Being prepared is so important in many aspects of our lives.  Spiritually, this is imperative, as we all know this life is temporary.  We are here only for a short while to do good, learn about God, and get ready to be with Him in heaven forever.  In the rush of planning children’s dinners to take in the car, or buying supplies ahead of time for an upcoming projects, we also need to be helping them to learn to listen to Christ.  I need to prepare them for the fact that His calling of us, is, well, unplanned.  We do not know when God will call us home, but without lessons in listening or preparing our souls the best we can, we may let other things cloud that blissful moment.

At the end, when all on this earth will be left behind, we will want clarity.  We will want peace.  And we will want comfort from fear.  What better way than to listen to God as we live each day, so when He calls us for that final time, we can remember with confidence His promise to be with us always…. “…in the hour of my death call me.  And bid me come unto thee….”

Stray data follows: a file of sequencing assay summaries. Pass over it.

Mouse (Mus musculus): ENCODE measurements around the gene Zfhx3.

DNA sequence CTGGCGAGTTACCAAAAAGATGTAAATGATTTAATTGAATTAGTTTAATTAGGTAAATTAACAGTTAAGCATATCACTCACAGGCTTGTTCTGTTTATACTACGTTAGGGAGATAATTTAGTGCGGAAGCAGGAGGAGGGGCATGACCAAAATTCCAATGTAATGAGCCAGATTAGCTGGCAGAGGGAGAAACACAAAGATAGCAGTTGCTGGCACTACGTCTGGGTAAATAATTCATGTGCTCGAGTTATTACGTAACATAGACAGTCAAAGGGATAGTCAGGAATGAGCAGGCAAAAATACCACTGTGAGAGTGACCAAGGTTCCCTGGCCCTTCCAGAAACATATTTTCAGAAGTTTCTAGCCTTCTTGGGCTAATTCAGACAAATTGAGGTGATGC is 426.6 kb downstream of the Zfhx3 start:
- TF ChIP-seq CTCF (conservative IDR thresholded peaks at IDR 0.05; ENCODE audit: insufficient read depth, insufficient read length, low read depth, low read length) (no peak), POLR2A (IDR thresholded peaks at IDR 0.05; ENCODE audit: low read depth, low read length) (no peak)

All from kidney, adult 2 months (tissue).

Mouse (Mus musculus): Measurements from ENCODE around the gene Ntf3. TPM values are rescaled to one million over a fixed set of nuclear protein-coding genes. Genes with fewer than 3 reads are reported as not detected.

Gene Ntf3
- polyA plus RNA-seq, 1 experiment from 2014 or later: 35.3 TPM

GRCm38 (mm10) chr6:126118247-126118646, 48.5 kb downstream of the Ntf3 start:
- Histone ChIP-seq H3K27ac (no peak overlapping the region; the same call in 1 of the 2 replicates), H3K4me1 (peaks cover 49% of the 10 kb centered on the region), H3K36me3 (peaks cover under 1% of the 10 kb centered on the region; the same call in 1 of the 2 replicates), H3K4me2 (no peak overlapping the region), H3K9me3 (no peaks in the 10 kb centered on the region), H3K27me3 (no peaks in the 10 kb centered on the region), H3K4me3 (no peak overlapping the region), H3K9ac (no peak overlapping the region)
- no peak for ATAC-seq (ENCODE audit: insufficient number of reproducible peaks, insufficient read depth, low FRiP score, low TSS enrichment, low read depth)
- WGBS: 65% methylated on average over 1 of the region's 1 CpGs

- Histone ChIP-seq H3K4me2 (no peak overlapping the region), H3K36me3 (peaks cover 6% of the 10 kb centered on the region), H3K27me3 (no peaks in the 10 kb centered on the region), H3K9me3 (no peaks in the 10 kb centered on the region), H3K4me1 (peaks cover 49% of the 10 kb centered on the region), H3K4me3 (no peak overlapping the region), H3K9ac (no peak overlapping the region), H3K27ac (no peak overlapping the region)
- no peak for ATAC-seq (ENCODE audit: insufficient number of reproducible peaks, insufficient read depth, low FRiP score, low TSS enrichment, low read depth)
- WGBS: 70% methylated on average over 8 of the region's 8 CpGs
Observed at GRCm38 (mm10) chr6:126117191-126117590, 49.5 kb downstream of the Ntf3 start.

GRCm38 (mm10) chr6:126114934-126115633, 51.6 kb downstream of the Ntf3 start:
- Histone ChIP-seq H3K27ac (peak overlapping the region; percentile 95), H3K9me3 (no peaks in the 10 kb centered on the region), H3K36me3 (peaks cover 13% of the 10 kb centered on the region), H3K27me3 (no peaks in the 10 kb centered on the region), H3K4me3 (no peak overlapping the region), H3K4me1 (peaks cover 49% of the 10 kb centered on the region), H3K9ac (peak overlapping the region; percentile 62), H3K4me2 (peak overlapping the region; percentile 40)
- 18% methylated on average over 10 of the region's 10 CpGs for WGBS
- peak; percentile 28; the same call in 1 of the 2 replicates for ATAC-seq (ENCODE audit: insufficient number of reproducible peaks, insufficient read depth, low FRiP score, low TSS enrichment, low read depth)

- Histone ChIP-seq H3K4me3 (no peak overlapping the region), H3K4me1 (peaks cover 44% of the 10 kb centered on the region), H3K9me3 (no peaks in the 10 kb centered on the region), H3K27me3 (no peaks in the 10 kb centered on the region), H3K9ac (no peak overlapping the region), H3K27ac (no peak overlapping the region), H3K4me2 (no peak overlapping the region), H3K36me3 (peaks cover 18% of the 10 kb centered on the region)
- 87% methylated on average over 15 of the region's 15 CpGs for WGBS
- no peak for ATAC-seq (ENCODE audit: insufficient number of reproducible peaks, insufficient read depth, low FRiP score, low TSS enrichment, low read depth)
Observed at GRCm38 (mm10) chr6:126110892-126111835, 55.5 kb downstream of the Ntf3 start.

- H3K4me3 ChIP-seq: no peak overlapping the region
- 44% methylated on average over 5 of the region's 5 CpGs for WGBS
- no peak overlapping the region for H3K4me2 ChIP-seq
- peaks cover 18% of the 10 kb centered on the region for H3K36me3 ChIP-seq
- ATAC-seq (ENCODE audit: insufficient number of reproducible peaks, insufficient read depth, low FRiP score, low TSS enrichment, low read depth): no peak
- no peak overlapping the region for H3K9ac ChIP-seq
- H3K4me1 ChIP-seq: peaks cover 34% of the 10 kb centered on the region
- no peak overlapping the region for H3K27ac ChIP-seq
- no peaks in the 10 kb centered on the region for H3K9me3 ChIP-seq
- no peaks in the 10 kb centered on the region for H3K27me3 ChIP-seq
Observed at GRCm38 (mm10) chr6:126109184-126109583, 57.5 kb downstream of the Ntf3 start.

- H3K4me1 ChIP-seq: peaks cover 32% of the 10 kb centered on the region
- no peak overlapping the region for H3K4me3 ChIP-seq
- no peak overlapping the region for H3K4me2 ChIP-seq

the joy of letting God speak to us

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Anima Christi Faith Formation Ink Slingers Kerri Prayer Series

Line-by Line Prayer Reflection: Anima Christi, Part IX

This is the ninth of a series of posts reflecting line-by-line on the Anima Christi.

Anima Christi Oct reflection

“From the malicious enemy, defend me.”

Every Sunday for months now, after receiving communion, I have been slowly saying the Anima Christi prayer, savoring the words as I say them. Knowing this post was coming up, I found myself lingering on this line: From the malicious enemy defend me. Each time I pondered it and wondered what sort of reflection I could write on this.

I should not have worried. The Holy Spirit had it under control. As my family has worked through a sudden fear of the dark our three year old twins have developed, I have found myself reflecting on darkness, evil spirits, the devil, guardian angels, and the prayers we invoke during times when we feel under attack. All perfectly timed contemplations.

“From the malicious enemy …”

Although we don’t see him, the devil is always looking for ways to turn us away from God. He would like nothing more than for us to believe that God does not exist. The enemy is conniving and smart. He knows how to make evil and sin look tempting and harmless and even like innocent fun. As the prayer says, he is malicious.

Malicious is the adjective of the noun malice, which is defined as a “desire to inflict injury, harm, or suffering on another, either because of a hostile impulse or out of deep-seated meanness” (dictionary.com).

Michael Tramples Satan by Guido Reni (1636)
Michael Tramples Satan by Guido Reni (Rome, 1636)